Health Exchanges: Taking Paul Ryan’s Approach to Health Care

There’s a growing wave of companies doing their level best to contain health care costs while also providing their employees and retirees with quality health care insurance.

To achieve both of these goals, the companies are kicking employees and retirees to the curb.

Well, not literally… but they are forcing them out of company-sponsored insurance programs and instructing them to find insurance on the new health exchanges. The reasons for doing this are obvious: it’s easier, and in the long run it should be less expensive.

Health care benefits are a pain. It takes an incredible amount of resources for a company the size of IBM or Sears to manage these benefits.

At the same time, the future cost of health insurance is an unknown. Will rates go up by 3%, 6% or 14% next year? No one knows.


With the rollout of health exchanges, now companies can get rid of most of their administrative headaches associated with providing health benefits, and also get some sort of handle on future costs. They do this by providing employees, retirees or both with a voucher for buying health insurance instead of providing the insurance itself.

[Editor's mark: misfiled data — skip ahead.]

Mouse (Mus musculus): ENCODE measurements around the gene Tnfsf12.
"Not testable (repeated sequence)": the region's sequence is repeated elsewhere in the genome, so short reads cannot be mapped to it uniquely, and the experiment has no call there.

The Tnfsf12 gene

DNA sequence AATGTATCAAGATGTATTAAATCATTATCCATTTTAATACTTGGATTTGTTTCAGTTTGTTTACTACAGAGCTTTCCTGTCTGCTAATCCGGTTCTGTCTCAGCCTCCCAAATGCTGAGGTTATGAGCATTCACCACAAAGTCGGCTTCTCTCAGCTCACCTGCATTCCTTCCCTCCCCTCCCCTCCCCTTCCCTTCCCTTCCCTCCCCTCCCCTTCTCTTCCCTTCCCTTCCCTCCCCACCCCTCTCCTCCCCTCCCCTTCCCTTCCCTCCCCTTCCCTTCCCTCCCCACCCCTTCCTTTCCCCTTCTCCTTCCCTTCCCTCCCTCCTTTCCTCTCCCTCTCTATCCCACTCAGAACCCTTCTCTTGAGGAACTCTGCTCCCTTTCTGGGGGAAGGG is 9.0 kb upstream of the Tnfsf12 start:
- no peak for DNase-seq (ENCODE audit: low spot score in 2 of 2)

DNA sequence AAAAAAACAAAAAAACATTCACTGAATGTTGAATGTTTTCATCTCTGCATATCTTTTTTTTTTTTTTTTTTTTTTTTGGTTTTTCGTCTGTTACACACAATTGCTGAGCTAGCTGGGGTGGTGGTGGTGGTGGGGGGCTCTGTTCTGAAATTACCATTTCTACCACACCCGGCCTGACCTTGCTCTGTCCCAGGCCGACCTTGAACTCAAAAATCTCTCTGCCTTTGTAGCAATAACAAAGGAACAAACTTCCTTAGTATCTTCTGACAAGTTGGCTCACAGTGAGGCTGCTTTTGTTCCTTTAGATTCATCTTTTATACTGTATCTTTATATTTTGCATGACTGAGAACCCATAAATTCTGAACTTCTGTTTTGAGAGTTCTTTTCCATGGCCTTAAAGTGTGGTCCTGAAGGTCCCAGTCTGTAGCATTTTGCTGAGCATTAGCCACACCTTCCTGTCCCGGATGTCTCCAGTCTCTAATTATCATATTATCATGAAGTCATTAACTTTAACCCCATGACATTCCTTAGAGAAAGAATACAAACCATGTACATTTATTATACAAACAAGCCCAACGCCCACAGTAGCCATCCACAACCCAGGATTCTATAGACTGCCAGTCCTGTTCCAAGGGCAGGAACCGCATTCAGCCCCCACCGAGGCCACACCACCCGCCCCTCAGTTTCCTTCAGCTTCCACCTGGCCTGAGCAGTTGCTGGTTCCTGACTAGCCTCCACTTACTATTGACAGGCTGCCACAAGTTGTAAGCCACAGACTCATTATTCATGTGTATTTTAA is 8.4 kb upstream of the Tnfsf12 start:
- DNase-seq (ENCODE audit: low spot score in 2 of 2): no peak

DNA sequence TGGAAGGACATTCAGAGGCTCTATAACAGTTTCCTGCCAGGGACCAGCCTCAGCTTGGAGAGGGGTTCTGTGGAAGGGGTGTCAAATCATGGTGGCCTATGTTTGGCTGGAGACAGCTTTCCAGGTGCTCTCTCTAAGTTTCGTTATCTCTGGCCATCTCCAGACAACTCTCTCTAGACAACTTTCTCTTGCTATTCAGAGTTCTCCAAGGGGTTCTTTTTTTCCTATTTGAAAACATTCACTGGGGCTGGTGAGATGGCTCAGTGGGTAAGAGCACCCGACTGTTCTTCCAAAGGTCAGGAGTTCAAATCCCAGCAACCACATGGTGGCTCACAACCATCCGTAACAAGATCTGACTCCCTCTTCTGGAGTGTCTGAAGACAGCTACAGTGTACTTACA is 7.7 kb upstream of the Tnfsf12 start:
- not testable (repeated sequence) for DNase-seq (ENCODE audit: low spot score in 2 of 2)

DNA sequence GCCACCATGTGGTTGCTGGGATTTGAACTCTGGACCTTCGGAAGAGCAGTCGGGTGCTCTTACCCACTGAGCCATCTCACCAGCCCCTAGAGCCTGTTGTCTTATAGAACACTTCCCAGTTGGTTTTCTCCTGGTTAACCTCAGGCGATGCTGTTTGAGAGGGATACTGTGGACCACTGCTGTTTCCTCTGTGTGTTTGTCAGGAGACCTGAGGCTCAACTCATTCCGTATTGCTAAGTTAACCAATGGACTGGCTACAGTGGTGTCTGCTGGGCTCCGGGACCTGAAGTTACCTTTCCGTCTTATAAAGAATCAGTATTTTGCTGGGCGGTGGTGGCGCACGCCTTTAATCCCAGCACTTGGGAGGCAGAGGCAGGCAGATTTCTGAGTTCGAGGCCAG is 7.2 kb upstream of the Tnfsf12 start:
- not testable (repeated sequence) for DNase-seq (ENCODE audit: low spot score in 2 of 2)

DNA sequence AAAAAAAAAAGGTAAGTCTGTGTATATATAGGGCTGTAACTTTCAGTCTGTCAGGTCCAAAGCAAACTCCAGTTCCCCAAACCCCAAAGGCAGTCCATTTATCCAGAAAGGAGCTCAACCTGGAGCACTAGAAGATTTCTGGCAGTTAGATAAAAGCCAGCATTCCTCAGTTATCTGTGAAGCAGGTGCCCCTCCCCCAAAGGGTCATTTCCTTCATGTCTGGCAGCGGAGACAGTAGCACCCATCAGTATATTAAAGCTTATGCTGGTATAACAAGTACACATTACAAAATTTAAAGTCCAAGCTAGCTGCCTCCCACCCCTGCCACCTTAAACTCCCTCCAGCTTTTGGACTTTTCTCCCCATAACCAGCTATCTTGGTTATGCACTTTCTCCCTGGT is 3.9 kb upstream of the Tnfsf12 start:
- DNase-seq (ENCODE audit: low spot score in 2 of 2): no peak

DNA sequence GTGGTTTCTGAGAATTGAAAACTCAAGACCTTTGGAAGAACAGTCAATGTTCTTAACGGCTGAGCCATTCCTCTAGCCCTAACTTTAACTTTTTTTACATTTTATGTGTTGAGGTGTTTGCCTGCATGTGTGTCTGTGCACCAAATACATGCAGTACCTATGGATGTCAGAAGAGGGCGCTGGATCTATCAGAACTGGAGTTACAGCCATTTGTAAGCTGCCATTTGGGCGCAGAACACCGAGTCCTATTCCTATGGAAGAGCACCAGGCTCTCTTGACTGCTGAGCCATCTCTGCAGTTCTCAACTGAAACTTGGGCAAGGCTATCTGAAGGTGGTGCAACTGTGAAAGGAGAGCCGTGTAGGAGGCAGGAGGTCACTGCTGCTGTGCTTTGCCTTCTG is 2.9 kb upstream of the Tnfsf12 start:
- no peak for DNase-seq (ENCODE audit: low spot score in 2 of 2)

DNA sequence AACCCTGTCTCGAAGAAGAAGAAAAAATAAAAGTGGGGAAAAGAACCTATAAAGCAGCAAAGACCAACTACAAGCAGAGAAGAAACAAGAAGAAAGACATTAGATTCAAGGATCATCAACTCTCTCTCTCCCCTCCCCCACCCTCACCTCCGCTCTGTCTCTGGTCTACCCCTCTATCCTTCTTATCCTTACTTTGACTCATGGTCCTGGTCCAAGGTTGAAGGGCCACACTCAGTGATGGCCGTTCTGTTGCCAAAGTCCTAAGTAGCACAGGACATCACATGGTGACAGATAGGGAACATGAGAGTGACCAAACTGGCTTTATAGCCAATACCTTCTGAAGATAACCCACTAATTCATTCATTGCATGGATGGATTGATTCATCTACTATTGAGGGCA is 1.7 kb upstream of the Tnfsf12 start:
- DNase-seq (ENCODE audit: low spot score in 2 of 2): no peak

By simply providing the monetary benefit, these companies are ridding themselves of the infrastructure necessary to manage the health benefits. At the same time these companies are setting up a showdown in the future when they’ll tell employees and retirees that the value of the health benefit voucher will not increase at the same rate as the cost of insurance.

This is the only way to bend the health-cost curve without actually changing the way our system provides care. In short, companies are paving the way for having employees and retirees kick in more for their own care.

An interesting point about this trend is that it sounds a lot like Rep. Paul Ryan’s plan for Medicare that he floated during the last election. Under that plan, the U.S. governrnment would solicit bids for the provision of Medicare services, and then provide to recipients a voucher equal to the second-lowest bid.

Recipients could then buy the lowest cost insurance or the second lowest cost insurance without spending any of their own money, or they could supplement the voucher with their own funds to buy a higher-priced policy.

There were wild screams and shouts from people who claimed that Ryan was taking something from them, when that was hardly the case. Would it have changed in the future, where the governrnment switched to a voucher for only the lowest cost, or perhaps simply froze the value of the voucher while the cost of the premiums marched higher? It sure seems likely.

Unfortunately all of the recent upheavals in health care – the Affordable Care Act, moving employees and retirees to health exchanges, the proposal for Medicare – are centered on who bears the cost of insurance, when the real elephant in the room is the wildly inflated and almost indiscernrnible cost of care.

When a simple survey of the cost of a standard procedure like a knee replacement can vary from $11,000 to $115,000, then there’s obviously a problem. None of the changes mentioned above does a single thing to fix the problem, it only changes who gets the bill.


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